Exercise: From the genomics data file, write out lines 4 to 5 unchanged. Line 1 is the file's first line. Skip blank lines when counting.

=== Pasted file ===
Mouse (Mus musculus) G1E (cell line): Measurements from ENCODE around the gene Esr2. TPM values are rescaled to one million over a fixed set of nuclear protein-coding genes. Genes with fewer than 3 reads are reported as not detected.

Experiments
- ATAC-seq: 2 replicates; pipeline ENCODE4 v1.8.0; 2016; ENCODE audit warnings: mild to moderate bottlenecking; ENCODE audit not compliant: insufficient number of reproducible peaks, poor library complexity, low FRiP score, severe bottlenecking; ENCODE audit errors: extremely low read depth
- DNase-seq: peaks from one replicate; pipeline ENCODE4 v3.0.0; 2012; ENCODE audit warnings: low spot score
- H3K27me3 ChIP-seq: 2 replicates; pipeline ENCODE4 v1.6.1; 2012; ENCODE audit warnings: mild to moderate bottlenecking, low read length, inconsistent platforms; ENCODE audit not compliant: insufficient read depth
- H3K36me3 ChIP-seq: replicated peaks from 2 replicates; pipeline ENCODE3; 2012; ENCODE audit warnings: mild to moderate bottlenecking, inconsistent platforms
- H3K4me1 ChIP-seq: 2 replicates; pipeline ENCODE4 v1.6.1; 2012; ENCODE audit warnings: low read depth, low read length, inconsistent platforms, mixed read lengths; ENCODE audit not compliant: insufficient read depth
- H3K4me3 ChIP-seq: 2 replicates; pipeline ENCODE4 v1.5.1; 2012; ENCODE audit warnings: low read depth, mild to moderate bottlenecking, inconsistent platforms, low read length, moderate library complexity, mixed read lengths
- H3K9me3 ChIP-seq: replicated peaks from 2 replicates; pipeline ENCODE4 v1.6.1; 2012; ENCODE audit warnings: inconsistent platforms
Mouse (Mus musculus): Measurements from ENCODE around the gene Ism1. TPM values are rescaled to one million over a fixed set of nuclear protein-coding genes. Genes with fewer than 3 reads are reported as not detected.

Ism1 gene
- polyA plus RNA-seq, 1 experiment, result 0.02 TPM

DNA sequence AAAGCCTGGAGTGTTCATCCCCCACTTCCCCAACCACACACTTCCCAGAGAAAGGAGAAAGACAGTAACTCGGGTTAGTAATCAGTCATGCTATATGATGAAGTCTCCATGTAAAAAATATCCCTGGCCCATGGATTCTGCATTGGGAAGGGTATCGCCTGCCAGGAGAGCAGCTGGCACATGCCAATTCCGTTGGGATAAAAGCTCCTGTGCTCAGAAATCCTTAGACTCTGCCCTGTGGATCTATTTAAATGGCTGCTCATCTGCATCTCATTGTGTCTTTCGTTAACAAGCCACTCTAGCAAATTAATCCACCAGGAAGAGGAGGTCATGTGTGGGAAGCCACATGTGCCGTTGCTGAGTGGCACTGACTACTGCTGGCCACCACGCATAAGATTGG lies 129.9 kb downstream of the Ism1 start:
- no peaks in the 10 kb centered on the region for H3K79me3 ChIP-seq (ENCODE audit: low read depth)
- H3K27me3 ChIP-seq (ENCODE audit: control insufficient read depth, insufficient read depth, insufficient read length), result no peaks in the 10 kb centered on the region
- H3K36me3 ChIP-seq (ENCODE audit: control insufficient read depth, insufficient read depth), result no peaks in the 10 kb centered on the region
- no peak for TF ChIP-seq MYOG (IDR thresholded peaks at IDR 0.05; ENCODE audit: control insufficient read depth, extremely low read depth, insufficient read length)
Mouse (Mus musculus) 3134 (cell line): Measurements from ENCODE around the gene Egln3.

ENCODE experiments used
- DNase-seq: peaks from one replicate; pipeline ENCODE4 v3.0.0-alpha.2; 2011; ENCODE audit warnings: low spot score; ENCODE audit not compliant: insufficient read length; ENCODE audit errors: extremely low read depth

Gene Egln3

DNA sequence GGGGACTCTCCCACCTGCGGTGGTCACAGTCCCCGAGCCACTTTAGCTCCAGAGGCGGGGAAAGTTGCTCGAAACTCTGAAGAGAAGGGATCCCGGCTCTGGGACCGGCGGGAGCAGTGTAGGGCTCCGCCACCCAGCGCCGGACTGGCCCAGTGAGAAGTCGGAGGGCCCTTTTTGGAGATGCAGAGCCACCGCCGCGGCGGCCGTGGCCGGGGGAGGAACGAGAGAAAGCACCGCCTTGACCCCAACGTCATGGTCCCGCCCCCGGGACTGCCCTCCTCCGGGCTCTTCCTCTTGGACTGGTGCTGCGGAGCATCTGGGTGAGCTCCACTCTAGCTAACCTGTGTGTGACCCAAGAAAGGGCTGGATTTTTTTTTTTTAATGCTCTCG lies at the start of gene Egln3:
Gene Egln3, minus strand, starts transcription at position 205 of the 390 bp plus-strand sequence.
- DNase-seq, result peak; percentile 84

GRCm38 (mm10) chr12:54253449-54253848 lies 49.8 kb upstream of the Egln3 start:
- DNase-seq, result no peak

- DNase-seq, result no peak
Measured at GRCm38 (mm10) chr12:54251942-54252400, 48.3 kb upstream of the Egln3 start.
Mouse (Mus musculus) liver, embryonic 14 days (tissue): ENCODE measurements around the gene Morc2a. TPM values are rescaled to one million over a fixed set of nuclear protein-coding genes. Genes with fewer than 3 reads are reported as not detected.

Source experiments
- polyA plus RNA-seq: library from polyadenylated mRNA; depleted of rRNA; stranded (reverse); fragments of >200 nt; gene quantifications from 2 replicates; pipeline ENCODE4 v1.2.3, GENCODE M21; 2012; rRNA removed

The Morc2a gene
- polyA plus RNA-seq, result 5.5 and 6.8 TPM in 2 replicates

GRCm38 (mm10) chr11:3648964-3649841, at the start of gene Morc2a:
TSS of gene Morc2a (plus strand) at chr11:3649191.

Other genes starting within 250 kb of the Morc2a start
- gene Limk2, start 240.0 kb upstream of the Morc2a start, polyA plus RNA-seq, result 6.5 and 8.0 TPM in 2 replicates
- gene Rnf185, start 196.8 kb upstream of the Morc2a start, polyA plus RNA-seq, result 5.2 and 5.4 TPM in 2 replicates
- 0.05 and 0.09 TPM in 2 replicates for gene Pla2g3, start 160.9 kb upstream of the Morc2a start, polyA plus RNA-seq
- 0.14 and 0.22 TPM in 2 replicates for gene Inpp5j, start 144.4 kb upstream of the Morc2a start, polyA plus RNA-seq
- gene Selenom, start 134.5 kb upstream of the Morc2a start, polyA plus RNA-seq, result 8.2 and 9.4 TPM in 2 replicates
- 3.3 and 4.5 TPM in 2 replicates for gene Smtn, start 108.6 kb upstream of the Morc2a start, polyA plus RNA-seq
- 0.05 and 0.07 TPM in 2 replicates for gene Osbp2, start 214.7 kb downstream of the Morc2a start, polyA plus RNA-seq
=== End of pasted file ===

- DNase-seq: peaks from one replicate; pipeline ENCODE4 v3.0.0; 2012; ENCODE audit warnings: low spot score
- H3K27me3 ChIP-seq: 2 replicates; pipeline ENCODE4 v1.6.1; 2012; ENCODE audit warnings: mild to moderate bottlenecking, low read length, inconsistent platforms; ENCODE audit not compliant: insufficient read depth